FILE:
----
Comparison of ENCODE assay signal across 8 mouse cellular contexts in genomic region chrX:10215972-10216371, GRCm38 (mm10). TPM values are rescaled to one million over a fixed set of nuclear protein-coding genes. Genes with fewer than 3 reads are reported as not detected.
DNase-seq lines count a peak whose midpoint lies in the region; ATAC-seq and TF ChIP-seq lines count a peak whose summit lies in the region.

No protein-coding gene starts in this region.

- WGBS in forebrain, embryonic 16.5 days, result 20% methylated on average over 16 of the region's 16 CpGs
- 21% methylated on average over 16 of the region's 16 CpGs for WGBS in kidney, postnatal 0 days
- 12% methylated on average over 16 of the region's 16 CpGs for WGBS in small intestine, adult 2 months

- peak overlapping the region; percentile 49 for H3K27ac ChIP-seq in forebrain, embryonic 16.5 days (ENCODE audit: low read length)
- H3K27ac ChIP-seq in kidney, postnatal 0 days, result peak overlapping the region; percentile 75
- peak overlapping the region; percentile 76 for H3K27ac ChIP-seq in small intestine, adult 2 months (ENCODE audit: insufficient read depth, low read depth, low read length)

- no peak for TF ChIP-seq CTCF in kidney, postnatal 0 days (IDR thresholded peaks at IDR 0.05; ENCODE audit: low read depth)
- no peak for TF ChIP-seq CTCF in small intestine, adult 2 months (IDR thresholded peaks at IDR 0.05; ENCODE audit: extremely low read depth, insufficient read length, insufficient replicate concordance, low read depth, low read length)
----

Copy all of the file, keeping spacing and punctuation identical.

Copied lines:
Comparison of ENCODE assay signal across 8 mouse cellular contexts in genomic region chrX:10215972-10216371, GRCm38 (mm10). TPM values are rescaled to one million over a fixed set of nuclear protein-coding genes. Genes with fewer than 3 reads are reported as not detected.
DNase-seq lines count a peak whose midpoint lies in the region; ATAC-seq and TF ChIP-seq lines count a peak whose summit lies in the region.

No protein-coding gene starts in this region.

- WGBS in forebrain, embryonic 16.5 days, result 20% methylated on average over 16 of the region's 16 CpGs
- 21% methylated on average over 16 of the region's 16 CpGs for WGBS in kidney, postnatal 0 days
- 12% methylated on average over 16 of the region's 16 CpGs for WGBS in small intestine, adult 2 months

- peak overlapping the region; percentile 49 for H3K27ac ChIP-seq in forebrain, embryonic 16.5 days (ENCODE audit: low read length)
- H3K27ac ChIP-seq in kidney, postnatal 0 days, result peak overlapping the region; percentile 75
- peak overlapping the region; percentile 76 for H3K27ac ChIP-seq in small intestine, adult 2 months (ENCODE audit: insufficient read depth, low read depth, low read length)

- no peak for TF ChIP-seq CTCF in kidney, postnatal 0 days (IDR thresholded peaks at IDR 0.05; ENCODE audit: low read depth)
- no peak for TF ChIP-seq CTCF in small intestine, adult 2 months (IDR thresholded peaks at IDR 0.05; ENCODE audit: extremely low read depth, insufficient read length, insufficient replicate concordance, low read depth, low read length)